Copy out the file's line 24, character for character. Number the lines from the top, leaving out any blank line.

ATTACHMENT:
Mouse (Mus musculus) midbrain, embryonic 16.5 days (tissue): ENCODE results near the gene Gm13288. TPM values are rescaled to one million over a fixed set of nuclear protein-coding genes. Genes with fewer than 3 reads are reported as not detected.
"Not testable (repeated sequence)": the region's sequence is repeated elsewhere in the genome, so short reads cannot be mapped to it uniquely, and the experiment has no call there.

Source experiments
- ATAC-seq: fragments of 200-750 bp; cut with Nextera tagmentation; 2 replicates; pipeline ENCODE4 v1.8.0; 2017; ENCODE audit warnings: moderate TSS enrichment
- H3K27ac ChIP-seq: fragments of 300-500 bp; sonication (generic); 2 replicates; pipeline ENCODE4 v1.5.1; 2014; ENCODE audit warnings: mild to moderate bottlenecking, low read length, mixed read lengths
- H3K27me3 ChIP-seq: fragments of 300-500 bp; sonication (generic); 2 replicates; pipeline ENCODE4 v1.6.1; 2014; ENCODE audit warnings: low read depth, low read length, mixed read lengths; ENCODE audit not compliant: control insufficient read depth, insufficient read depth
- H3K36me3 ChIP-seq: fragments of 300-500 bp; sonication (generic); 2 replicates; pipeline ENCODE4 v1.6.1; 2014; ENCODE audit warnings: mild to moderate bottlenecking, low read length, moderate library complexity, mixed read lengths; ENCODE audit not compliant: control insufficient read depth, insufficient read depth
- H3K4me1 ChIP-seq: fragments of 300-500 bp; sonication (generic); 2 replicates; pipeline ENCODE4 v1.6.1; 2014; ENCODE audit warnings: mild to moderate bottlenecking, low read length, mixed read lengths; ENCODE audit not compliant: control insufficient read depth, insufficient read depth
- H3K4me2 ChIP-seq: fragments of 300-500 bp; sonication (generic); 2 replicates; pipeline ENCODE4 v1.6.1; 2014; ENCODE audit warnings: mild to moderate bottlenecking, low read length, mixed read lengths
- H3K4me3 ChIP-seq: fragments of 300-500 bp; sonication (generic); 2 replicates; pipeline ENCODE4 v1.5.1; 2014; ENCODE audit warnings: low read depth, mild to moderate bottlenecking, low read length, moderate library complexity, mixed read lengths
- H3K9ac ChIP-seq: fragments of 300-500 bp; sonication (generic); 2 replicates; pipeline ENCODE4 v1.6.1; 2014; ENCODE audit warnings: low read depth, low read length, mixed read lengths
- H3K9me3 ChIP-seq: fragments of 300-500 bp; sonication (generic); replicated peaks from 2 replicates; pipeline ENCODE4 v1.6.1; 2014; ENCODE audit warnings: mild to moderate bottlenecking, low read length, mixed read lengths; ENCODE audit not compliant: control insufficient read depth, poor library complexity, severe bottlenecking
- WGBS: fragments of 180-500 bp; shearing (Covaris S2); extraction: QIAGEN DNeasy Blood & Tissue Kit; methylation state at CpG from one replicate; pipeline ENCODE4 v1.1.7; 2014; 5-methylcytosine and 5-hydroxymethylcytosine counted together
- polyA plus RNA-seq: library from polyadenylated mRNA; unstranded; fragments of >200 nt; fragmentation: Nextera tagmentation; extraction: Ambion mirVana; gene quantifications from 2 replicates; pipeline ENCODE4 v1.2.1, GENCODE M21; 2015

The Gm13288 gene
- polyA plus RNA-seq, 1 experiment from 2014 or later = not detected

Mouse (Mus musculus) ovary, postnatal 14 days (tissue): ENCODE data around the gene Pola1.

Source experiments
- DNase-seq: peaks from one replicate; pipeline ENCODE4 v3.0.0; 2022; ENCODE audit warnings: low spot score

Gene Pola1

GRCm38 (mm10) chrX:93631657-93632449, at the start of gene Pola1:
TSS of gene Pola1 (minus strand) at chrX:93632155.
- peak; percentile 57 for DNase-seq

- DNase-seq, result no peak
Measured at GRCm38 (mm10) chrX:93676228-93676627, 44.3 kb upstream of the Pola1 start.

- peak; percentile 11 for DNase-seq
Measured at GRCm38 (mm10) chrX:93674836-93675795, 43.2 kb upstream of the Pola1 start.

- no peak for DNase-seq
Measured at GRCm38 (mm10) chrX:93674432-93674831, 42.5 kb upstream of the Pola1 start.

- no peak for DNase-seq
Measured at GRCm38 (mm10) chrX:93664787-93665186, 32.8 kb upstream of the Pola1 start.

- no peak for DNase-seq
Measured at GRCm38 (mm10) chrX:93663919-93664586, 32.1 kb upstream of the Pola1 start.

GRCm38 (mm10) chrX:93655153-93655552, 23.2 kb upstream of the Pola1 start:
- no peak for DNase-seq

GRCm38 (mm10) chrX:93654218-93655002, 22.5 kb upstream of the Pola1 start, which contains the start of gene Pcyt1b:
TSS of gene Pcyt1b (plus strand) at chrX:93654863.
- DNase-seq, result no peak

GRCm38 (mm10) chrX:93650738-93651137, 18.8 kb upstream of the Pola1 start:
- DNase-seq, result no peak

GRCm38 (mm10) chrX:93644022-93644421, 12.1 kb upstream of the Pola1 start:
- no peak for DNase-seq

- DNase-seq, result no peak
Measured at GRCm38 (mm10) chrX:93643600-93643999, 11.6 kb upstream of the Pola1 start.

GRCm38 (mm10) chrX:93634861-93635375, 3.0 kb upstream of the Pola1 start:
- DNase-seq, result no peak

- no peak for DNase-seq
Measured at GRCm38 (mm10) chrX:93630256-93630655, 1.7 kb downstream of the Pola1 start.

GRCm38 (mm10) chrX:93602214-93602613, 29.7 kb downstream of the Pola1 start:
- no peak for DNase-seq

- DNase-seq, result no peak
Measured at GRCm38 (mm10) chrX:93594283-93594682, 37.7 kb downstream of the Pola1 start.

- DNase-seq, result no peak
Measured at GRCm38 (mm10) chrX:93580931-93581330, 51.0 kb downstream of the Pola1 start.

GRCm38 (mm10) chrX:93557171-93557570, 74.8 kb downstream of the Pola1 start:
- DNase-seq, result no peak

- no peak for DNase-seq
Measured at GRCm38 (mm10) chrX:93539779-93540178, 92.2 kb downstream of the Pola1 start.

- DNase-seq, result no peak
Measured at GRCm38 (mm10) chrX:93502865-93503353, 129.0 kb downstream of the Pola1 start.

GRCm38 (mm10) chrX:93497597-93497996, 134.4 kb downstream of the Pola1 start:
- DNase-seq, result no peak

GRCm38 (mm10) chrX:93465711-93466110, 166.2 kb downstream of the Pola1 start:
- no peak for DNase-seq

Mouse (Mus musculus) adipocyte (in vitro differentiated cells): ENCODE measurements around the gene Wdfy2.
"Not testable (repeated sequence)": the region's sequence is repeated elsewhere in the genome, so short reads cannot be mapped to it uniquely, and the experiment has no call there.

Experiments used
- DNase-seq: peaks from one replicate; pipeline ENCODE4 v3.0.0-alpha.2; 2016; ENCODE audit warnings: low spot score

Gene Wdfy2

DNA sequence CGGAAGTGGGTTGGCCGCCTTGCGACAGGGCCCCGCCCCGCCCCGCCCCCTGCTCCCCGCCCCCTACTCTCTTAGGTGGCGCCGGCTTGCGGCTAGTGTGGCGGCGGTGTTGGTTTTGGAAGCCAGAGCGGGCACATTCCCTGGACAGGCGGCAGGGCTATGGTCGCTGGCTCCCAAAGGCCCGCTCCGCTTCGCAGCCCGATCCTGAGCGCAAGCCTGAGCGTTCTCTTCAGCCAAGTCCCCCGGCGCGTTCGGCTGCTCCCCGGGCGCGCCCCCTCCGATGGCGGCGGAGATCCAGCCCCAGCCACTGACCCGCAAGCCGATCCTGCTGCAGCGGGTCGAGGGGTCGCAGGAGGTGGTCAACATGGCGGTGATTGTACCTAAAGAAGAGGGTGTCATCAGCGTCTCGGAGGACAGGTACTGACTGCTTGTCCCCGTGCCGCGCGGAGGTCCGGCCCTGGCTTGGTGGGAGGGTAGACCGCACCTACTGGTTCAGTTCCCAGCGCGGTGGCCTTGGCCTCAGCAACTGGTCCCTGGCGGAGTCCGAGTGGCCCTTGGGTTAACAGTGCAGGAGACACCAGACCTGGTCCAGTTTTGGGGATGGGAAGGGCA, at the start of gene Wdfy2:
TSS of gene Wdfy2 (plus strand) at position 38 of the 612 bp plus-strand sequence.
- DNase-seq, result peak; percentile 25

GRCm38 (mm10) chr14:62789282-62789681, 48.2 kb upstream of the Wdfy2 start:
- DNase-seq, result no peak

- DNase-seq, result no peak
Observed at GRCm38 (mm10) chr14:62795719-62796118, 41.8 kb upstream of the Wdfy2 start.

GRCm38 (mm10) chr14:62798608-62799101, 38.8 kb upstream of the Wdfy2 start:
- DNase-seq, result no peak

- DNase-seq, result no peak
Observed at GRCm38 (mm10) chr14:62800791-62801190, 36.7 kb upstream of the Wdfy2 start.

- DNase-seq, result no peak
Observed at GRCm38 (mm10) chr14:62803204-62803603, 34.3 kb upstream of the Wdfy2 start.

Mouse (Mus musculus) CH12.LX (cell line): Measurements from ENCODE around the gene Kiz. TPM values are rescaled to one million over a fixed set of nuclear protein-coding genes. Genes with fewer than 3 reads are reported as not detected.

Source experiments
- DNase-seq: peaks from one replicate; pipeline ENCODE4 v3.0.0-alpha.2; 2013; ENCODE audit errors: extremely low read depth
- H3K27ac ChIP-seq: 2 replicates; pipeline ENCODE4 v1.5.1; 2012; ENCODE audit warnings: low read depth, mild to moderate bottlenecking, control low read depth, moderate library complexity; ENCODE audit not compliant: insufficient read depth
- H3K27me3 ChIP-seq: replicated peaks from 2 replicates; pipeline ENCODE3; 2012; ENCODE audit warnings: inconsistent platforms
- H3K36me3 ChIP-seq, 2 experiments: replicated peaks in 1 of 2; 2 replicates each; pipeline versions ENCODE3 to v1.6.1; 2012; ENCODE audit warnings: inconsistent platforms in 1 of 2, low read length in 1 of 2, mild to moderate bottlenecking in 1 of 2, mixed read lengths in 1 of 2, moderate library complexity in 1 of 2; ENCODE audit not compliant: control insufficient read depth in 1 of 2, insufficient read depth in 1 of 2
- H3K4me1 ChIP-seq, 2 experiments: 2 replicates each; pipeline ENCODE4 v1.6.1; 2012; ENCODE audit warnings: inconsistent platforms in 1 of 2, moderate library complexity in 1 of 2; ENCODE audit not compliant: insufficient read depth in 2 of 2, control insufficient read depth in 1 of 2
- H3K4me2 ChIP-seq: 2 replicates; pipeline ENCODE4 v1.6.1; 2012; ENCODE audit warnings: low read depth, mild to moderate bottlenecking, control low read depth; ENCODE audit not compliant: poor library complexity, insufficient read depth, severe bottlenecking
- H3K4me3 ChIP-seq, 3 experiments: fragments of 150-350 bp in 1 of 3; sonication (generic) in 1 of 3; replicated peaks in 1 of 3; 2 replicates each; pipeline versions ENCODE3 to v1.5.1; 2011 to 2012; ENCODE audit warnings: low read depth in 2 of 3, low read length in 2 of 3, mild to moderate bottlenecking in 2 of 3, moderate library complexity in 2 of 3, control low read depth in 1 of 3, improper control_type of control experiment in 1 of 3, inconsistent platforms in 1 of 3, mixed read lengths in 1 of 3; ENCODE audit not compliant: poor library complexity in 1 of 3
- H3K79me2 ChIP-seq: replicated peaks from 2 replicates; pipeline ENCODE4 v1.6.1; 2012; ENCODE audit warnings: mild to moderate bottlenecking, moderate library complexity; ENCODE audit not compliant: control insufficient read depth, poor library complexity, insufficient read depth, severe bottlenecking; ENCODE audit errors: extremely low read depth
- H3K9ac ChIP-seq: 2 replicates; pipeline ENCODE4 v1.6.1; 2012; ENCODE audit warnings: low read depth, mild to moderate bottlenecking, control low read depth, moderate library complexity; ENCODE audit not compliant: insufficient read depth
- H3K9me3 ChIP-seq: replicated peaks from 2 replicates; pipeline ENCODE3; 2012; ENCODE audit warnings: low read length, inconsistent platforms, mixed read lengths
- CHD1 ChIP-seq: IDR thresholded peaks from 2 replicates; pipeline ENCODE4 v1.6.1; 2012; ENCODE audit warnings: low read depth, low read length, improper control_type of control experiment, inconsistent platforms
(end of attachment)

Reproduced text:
- DNase-seq, result no peak